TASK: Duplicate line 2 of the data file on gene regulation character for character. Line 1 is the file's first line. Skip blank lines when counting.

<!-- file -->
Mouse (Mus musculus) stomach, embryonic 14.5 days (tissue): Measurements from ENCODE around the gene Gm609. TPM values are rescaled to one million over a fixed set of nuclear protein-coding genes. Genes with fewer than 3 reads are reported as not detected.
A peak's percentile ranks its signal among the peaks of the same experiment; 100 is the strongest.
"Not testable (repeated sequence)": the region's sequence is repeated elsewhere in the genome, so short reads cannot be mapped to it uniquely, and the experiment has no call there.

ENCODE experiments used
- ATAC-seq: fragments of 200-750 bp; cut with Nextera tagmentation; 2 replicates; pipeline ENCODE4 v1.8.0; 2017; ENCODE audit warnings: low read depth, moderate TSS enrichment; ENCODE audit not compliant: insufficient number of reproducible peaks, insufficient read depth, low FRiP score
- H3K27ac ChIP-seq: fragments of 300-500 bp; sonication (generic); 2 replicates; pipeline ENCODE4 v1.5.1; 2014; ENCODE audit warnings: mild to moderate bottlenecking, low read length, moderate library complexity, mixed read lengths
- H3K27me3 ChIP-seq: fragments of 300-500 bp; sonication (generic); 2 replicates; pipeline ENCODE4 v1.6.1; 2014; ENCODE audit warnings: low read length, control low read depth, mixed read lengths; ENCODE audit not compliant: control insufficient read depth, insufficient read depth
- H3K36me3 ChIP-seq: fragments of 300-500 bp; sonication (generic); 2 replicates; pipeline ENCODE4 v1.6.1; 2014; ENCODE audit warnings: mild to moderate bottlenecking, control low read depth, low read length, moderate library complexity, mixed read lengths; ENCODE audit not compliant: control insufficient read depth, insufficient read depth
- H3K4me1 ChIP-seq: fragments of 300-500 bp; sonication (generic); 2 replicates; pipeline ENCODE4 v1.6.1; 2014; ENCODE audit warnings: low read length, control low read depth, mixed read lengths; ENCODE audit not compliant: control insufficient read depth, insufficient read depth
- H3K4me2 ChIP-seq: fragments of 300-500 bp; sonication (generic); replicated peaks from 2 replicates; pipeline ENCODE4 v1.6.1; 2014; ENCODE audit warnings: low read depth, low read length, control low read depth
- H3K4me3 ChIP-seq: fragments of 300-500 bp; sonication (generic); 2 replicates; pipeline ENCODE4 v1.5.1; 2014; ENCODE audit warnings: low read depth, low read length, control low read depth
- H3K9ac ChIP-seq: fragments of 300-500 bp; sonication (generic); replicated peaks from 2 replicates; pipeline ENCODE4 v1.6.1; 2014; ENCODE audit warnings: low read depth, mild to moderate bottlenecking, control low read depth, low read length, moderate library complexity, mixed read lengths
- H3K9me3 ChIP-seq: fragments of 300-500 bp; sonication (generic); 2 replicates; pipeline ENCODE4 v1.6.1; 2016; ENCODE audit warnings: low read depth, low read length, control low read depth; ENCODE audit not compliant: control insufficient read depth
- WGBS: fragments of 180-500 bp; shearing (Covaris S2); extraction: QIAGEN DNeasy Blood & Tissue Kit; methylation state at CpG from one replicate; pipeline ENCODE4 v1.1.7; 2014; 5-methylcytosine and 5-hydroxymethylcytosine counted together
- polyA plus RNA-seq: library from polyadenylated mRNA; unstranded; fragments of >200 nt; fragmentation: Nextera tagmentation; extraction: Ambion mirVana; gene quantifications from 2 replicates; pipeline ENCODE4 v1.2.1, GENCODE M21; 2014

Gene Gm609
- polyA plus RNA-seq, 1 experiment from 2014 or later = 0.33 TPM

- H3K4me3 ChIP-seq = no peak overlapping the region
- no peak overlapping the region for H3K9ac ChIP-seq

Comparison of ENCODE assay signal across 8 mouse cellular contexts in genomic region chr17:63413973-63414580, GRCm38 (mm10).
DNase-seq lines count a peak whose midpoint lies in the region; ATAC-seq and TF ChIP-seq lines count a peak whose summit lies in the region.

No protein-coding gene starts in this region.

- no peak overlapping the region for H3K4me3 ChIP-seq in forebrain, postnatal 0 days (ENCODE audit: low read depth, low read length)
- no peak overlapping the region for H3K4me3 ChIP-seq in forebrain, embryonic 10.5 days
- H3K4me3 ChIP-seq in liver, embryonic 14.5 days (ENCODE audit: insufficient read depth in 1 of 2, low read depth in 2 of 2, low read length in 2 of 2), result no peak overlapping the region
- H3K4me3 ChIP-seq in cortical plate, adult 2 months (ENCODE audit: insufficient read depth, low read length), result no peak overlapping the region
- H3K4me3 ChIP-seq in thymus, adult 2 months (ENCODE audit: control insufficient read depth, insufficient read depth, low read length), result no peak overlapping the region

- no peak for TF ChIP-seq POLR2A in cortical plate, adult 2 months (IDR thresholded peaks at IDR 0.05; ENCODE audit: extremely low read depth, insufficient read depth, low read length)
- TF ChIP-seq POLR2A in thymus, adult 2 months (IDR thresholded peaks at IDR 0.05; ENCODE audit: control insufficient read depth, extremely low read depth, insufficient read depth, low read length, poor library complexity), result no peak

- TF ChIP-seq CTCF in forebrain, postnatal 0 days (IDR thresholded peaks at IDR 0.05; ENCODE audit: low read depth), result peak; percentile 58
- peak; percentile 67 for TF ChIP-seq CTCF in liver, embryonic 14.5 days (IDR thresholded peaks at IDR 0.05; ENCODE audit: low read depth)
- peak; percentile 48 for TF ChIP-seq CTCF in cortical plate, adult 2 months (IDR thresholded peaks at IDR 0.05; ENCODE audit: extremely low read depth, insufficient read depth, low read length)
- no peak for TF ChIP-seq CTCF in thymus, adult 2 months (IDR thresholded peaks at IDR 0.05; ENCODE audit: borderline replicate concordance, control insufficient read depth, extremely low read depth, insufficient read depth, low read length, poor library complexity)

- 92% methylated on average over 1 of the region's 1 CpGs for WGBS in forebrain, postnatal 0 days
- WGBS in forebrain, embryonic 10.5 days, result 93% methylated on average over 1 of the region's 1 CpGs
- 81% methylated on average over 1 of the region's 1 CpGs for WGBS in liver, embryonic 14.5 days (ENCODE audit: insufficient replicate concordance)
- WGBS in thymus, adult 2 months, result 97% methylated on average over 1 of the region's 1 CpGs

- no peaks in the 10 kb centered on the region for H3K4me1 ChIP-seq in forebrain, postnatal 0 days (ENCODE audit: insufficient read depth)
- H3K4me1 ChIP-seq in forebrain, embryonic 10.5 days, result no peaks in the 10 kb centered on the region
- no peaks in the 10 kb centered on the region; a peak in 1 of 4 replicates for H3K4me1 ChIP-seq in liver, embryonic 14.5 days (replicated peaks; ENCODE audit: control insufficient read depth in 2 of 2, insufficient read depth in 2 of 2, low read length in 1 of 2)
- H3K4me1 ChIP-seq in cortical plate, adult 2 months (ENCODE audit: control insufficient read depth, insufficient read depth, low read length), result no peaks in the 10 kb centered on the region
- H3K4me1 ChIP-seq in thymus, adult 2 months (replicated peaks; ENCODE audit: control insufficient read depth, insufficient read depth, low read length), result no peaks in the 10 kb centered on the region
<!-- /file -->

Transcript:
A peak's percentile ranks its signal among the peaks of the same experiment; 100 is the strongest.